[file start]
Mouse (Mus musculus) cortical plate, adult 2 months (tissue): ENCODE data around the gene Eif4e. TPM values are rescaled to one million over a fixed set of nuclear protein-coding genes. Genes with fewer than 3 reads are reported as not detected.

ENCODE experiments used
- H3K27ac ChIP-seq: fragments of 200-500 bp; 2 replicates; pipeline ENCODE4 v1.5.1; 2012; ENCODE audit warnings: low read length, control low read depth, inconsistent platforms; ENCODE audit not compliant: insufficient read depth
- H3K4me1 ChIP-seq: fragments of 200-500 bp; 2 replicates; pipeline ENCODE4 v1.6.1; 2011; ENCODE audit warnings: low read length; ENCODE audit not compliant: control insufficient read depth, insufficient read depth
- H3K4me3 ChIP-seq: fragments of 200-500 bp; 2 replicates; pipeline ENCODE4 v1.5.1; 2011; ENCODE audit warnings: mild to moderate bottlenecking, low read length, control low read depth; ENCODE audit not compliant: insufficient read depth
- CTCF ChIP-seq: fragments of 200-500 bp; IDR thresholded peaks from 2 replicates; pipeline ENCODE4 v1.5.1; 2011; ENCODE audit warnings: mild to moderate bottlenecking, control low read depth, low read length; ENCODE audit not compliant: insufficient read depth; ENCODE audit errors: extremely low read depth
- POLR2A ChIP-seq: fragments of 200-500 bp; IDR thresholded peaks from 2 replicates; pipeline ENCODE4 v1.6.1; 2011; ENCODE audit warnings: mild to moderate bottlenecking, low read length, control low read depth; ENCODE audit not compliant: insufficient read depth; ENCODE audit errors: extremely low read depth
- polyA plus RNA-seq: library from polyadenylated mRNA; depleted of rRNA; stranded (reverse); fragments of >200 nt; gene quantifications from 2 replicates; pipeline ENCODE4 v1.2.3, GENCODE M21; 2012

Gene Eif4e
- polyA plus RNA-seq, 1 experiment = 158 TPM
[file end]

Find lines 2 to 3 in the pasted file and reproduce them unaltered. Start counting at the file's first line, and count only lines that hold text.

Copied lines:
ENCODE experiments used
- H3K27ac ChIP-seq: fragments of 200-500 bp; 2 replicates; pipeline ENCODE4 v1.5.1; 2012; ENCODE audit warnings: low read length, control low read depth, inconsistent platforms; ENCODE audit not compliant: insufficient read depth